Osteonecrosis of the jaw (ONJ) is a common side effect of antiresorptive drugs that are administered to cancer patients for bone metastasis, multiple myeloma, and osteoporosis. Since both bisphosphonate (BP) and denosumab show anti-bone resorption effects with ONJ, antiresorptive agent-related ONJ (ARONJ) has been suggested as a comprehensive term encompassing both BP-related osteonecrosis of the jaw (BRONJ) and denosumab-related osteonecrosis of the jaw (DRONJ). The term medication-related osteonecrosis of the jaw (MRONJ) is proposed as ARONJ with the antiangiogenic inhibitors or molecularly targeted drugs-related ONJ. Suppression of bone remodeling may contribute to the development of osteonecrosis and results in inadequate osteoclast activity to allow healing of the extraction socket. Infection is a major factor in the development of MRONJ. The major treatment goals for patients at risk of developing or who have MRONJ are prioritization and support of continued oncologic treatment in patients receiving antiresorptive and antiangiogenic therapy. To minimize the development of MRONJ in patients at risk, regular dental examinations are encouraged. Oral hygiene should be improved and local infection is managed as early as possible. The use of antibiotics before and after oral surgical procedures has been demonstrated to lower the risk of MRONJ.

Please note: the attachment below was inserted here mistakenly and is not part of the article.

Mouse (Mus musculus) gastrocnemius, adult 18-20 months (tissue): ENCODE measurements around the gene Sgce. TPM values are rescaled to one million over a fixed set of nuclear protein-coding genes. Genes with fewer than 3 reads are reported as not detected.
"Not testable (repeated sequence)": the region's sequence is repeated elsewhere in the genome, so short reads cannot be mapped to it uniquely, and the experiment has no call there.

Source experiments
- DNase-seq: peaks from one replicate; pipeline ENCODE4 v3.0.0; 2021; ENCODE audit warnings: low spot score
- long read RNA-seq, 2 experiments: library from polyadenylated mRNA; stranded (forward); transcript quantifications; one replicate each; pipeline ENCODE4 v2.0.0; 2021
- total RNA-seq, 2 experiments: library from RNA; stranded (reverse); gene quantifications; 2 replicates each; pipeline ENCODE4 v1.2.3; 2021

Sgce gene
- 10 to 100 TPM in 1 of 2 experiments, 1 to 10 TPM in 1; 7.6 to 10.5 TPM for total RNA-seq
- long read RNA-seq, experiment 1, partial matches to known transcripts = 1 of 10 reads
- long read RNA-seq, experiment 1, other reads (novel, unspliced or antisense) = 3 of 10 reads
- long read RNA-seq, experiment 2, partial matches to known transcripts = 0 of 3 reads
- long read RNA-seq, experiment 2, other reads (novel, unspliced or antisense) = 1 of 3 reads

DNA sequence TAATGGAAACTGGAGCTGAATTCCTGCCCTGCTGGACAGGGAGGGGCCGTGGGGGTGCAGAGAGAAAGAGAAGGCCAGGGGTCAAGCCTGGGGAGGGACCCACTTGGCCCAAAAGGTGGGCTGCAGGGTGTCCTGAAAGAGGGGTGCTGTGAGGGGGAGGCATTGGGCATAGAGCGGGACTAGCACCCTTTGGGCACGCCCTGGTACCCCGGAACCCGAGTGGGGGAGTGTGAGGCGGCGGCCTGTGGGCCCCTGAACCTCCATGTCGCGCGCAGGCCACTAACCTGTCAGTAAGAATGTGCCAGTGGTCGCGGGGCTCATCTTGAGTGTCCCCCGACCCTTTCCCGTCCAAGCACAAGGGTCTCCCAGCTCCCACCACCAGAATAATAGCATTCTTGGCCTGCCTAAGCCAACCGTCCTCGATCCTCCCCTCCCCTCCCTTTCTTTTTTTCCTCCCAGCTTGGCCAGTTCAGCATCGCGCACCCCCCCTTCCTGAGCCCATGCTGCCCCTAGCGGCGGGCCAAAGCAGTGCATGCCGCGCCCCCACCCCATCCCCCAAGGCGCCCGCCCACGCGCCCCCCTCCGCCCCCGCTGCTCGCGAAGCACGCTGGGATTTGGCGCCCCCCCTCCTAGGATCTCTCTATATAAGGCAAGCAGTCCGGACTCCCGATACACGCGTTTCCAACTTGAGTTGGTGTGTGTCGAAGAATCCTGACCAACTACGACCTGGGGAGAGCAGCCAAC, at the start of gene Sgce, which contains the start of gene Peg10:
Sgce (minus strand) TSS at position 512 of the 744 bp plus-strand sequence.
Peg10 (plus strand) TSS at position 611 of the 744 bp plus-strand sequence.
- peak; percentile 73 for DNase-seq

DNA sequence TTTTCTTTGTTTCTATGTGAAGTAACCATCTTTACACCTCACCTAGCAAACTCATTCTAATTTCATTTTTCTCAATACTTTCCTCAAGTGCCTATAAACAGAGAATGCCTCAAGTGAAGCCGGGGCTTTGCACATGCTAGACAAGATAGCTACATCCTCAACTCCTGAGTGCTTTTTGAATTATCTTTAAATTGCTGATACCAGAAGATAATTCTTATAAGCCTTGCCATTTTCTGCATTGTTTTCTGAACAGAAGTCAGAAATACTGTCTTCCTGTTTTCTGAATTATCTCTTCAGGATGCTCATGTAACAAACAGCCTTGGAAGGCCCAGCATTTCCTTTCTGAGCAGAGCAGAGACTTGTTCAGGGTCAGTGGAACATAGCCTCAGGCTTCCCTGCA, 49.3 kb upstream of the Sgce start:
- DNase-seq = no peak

Part of the book: Osteonecrosis